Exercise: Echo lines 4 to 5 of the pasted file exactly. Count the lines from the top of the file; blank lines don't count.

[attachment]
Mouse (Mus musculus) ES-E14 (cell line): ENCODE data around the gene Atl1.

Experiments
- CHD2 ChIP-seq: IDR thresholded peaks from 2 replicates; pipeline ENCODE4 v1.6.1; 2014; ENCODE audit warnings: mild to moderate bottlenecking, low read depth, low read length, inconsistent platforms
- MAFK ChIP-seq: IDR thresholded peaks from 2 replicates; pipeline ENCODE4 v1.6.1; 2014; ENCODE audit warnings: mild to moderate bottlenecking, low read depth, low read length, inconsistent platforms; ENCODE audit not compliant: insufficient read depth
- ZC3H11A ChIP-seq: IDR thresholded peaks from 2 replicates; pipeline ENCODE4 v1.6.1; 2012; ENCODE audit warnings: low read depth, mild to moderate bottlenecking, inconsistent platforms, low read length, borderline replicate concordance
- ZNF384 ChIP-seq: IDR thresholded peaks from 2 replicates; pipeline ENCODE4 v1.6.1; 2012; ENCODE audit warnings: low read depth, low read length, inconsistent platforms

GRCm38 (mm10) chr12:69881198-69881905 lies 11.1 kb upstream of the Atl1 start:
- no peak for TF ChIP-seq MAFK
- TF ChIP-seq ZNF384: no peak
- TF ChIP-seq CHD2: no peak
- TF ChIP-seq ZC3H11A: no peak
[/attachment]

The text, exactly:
- MAFK ChIP-seq: IDR thresholded peaks from 2 replicates; pipeline ENCODE4 v1.6.1; 2014; ENCODE audit warnings: mild to moderate bottlenecking, low read depth, low read length, inconsistent platforms; ENCODE audit not compliant: insufficient read depth
- ZC3H11A ChIP-seq: IDR thresholded peaks from 2 replicates; pipeline ENCODE4 v1.6.1; 2012; ENCODE audit warnings: low read depth, mild to moderate bottlenecking, inconsistent platforms, low read length, borderline replicate concordance